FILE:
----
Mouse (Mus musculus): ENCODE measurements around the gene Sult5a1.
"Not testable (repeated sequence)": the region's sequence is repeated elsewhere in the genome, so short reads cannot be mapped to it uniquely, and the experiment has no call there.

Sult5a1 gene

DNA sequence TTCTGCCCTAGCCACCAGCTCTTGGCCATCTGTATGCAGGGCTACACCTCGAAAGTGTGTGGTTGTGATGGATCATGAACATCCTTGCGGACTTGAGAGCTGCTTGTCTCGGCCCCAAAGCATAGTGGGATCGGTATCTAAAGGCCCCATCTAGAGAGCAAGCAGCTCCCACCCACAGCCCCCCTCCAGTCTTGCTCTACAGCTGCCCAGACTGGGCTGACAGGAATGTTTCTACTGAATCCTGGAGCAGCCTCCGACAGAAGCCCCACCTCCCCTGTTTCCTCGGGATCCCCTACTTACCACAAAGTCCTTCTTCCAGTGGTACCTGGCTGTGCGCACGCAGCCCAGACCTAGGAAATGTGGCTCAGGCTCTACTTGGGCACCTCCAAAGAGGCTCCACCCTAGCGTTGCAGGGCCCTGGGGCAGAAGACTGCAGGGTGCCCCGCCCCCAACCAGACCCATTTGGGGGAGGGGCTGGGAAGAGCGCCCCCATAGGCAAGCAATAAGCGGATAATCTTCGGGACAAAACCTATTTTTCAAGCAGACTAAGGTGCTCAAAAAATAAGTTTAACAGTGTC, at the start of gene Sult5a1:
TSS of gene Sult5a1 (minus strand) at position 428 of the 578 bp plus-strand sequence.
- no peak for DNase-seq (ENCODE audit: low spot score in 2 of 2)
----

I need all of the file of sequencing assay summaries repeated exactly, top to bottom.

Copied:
Mouse (Mus musculus): ENCODE measurements around the gene Sult5a1.
"Not testable (repeated sequence)": the region's sequence is repeated elsewhere in the genome, so short reads cannot be mapped to it uniquely, and the experiment has no call there.

Sult5a1 gene

DNA sequence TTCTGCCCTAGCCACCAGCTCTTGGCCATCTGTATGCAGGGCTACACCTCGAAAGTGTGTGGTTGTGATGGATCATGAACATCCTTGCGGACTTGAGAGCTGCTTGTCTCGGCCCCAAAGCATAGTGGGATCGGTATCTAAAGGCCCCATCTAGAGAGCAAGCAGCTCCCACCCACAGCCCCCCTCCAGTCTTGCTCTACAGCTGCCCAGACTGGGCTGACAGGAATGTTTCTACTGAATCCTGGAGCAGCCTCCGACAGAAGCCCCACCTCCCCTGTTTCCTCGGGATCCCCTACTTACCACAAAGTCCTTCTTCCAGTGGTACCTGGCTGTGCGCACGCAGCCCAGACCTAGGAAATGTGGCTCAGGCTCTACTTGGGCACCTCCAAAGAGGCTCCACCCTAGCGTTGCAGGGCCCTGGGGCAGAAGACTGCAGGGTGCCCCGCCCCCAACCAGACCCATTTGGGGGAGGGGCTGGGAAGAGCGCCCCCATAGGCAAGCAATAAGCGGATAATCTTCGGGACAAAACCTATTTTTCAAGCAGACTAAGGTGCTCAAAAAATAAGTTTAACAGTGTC, at the start of gene Sult5a1:
TSS of gene Sult5a1 (minus strand) at position 428 of the 578 bp plus-strand sequence.
- no peak for DNase-seq (ENCODE audit: low spot score in 2 of 2)